Review Article | Published:

Benthic coral reef calcium carbonate dissolution in an acidifying ocean

Nature Climate Change volume 4, pages 969976 (2014) | Download Citation

Subjects

Abstract

Changes in CaCO3 dissolution due to ocean acidification are potentially more important than changes in calcification to the future accretion and survival of coral reef ecosystems. As most CaCO3 in coral reefs is stored in old permeable sediments, increasing sediment dissolution due to ocean acidification will result in reef loss even if calcification remains unchanged. Previous studies indicate that CaCO3 dissolution could be more sensitive to ocean acidification than calcification by reef organisms. Observed changes in net ecosystem calcification owing to ocean acidification could therefore be due mainly to increased dissolution rather than decreased calcification. In addition, biologically mediated calcification could potentially adapt, at least partially, to future ocean acidification, while dissolution, which is mostly a geochemical response to changes in seawater chemistry, will not adapt. Here, we review the current knowledge of shallow-water CaCO3 dissolution and demonstrate that dissolution in the context of ocean acidification has been largely overlooked compared with calcification.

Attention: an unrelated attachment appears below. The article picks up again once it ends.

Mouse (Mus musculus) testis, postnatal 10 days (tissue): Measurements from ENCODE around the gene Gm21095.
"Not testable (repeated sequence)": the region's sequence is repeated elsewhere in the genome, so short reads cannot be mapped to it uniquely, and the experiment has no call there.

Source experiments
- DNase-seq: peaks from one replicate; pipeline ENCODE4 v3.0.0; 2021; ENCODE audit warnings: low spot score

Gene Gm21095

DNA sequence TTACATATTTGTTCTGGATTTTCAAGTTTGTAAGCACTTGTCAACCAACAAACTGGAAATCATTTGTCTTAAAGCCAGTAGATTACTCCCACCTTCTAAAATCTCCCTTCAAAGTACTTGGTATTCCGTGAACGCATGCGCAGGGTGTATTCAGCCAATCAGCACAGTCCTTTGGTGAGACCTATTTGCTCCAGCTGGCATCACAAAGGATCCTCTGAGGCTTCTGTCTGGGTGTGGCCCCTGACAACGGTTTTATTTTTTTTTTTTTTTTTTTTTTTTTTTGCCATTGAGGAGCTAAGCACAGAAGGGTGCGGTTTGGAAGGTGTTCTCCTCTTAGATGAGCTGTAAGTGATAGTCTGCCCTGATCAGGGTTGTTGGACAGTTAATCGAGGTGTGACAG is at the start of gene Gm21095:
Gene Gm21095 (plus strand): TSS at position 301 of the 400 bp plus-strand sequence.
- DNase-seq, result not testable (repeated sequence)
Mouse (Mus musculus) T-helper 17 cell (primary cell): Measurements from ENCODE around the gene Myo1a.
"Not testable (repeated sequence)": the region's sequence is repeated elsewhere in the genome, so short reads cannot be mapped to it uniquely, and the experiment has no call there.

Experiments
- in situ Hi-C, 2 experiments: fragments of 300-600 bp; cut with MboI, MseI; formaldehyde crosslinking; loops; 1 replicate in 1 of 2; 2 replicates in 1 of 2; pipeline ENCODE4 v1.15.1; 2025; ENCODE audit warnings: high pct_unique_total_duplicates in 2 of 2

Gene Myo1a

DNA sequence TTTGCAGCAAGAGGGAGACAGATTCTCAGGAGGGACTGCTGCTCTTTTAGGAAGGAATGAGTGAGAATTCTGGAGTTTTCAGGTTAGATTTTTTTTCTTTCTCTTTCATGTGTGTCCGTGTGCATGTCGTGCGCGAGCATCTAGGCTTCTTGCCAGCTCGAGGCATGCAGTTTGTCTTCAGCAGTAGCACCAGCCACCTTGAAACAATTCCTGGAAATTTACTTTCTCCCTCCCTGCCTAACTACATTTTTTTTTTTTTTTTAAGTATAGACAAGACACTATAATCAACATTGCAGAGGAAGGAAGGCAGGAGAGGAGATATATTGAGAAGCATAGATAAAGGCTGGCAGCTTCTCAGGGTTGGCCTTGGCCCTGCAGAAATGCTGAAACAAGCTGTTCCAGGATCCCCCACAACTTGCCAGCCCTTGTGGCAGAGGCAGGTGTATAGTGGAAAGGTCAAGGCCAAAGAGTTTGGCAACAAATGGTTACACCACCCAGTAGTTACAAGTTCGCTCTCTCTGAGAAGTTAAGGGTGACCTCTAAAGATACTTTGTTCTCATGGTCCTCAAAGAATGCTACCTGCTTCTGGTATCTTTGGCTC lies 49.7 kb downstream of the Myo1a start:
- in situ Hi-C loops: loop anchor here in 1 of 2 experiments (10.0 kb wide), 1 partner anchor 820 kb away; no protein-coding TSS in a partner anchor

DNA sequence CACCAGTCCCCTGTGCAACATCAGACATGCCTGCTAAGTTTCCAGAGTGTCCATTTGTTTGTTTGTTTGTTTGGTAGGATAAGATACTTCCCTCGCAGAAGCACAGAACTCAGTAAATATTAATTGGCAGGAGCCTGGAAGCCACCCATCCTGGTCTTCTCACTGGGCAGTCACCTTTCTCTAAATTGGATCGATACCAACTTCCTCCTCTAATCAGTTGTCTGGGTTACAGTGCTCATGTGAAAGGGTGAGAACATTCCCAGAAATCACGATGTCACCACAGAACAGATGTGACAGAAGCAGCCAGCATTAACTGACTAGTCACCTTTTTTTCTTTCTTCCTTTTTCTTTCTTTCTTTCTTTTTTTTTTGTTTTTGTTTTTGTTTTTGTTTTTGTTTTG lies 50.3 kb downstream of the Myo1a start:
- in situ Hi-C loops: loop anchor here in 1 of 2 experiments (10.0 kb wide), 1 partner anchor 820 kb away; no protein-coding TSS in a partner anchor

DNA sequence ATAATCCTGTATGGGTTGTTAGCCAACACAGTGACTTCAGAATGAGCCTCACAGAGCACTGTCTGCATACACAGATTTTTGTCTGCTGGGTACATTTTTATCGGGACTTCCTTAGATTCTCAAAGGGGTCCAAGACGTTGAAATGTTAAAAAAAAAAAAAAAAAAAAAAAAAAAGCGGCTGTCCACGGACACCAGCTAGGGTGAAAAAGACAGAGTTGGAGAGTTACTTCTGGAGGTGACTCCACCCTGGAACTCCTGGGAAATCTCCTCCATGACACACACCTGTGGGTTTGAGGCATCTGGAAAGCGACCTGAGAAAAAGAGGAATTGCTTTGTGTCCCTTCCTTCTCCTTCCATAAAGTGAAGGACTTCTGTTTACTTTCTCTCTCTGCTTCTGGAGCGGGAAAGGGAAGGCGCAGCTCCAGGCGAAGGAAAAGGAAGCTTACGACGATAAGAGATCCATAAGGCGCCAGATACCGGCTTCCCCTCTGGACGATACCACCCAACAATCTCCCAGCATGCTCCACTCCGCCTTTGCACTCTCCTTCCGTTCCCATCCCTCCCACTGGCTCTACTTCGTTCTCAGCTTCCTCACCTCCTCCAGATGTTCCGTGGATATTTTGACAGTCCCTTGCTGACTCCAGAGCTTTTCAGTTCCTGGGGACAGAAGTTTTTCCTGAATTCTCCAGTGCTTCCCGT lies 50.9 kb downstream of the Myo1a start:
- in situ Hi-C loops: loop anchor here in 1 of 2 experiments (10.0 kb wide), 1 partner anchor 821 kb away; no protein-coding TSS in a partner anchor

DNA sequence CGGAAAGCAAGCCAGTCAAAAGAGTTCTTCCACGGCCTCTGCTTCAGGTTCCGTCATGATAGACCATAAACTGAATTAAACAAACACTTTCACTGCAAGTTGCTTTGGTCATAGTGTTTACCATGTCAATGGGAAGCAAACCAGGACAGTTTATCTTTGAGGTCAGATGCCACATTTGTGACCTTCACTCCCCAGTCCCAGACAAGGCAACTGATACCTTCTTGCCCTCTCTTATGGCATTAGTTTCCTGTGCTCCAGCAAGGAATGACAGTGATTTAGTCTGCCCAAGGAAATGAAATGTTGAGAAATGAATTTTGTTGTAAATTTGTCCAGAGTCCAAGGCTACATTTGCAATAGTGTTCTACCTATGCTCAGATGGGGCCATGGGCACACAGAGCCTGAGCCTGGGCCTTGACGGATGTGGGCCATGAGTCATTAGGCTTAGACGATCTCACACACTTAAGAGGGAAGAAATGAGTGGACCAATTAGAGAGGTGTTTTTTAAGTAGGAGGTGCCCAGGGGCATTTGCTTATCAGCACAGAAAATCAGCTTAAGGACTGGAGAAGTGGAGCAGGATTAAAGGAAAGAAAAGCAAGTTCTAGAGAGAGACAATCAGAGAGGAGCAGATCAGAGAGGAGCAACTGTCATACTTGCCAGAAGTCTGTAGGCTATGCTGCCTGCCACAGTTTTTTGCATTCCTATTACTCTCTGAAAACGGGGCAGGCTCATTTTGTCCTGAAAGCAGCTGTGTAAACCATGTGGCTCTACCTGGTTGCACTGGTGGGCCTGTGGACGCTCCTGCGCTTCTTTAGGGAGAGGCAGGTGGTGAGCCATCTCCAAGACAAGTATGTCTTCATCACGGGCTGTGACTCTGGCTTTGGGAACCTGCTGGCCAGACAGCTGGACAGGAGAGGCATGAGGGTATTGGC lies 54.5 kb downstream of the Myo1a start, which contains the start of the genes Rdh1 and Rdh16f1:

Access optionsAccess options

Rent or Buy article

Get time limited or full article access on ReadCube.

from$8.99

All prices are NET prices.

References

  1. 1.

    Climate change, coral bleaching and the future of the world's coral reefs. Mar. Freshwat. Res. 50, 839–866 (1999).

  2. 2.

    & in Marine Ecology Vol. 1 (eds Connell, S. D. & Gillanders, B. M.) Ch. 13, 316–377 (Oxford Univ. Press, 2007).

  3. 3.

    , , & Impacts of ocean acidification on marine fauna and ecosystem processes. ICES J. Mar. Sci. 65, 414–432 (2008).

  4. 4.

    , & Photosynthesis and calcification at cellular, organismal and community levels in coral reefs: a review on interactions and control by carbonate chemistry. Am. Zool. 39, 160–183 (1999).